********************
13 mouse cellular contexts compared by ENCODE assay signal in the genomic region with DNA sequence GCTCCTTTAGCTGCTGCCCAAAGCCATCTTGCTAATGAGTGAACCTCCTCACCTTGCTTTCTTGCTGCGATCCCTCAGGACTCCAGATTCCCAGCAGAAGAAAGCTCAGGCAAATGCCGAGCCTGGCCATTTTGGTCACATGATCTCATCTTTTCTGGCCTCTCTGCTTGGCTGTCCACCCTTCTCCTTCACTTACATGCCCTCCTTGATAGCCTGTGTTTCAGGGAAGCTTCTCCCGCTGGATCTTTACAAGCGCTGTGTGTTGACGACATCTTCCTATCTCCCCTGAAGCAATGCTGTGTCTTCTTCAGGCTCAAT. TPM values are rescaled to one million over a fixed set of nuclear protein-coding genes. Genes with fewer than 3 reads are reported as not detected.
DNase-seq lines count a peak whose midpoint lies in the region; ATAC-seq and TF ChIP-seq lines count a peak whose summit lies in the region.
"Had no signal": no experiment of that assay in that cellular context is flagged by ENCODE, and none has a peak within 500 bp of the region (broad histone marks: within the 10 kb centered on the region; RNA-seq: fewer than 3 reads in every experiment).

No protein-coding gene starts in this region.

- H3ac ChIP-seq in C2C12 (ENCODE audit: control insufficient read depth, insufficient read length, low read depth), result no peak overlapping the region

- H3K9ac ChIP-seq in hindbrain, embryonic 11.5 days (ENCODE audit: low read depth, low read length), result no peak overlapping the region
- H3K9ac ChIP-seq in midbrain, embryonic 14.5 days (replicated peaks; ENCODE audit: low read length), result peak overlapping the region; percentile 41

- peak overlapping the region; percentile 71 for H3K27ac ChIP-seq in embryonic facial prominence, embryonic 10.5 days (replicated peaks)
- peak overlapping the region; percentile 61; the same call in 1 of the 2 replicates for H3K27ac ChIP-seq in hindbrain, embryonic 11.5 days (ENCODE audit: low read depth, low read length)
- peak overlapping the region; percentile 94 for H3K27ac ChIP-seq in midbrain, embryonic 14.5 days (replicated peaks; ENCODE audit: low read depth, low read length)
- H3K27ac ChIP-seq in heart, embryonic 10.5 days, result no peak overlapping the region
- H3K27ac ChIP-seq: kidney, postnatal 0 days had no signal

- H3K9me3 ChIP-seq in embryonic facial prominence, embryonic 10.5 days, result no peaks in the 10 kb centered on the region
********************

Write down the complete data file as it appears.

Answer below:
13 mouse cellular contexts compared by ENCODE assay signal in the genomic region with DNA sequence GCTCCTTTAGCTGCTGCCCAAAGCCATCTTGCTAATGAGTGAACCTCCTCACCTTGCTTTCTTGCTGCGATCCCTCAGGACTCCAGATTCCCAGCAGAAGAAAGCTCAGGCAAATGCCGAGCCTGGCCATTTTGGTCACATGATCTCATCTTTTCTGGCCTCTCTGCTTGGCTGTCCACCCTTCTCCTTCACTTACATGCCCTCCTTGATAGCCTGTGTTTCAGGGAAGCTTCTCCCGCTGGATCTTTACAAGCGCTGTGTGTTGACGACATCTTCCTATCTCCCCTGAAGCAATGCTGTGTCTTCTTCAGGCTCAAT. TPM values are rescaled to one million over a fixed set of nuclear protein-coding genes. Genes with fewer than 3 reads are reported as not detected.
DNase-seq lines count a peak whose midpoint lies in the region; ATAC-seq and TF ChIP-seq lines count a peak whose summit lies in the region.
"Had no signal": no experiment of that assay in that cellular context is flagged by ENCODE, and none has a peak within 500 bp of the region (broad histone marks: within the 10 kb centered on the region; RNA-seq: fewer than 3 reads in every experiment).

No protein-coding gene starts in this region.

- H3ac ChIP-seq in C2C12 (ENCODE audit: control insufficient read depth, insufficient read length, low read depth), result no peak overlapping the region

- H3K9ac ChIP-seq in hindbrain, embryonic 11.5 days (ENCODE audit: low read depth, low read length), result no peak overlapping the region
- H3K9ac ChIP-seq in midbrain, embryonic 14.5 days (replicated peaks; ENCODE audit: low read length), result peak overlapping the region; percentile 41

- peak overlapping the region; percentile 71 for H3K27ac ChIP-seq in embryonic facial prominence, embryonic 10.5 days (replicated peaks)
- peak overlapping the region; percentile 61; the same call in 1 of the 2 replicates for H3K27ac ChIP-seq in hindbrain, embryonic 11.5 days (ENCODE audit: low read depth, low read length)
- peak overlapping the region; percentile 94 for H3K27ac ChIP-seq in midbrain, embryonic 14.5 days (replicated peaks; ENCODE audit: low read depth, low read length)
- H3K27ac ChIP-seq in heart, embryonic 10.5 days, result no peak overlapping the region
- H3K27ac ChIP-seq: kidney, postnatal 0 days had no signal

- H3K9me3 ChIP-seq in embryonic facial prominence, embryonic 10.5 days, result no peaks in the 10 kb centered on the region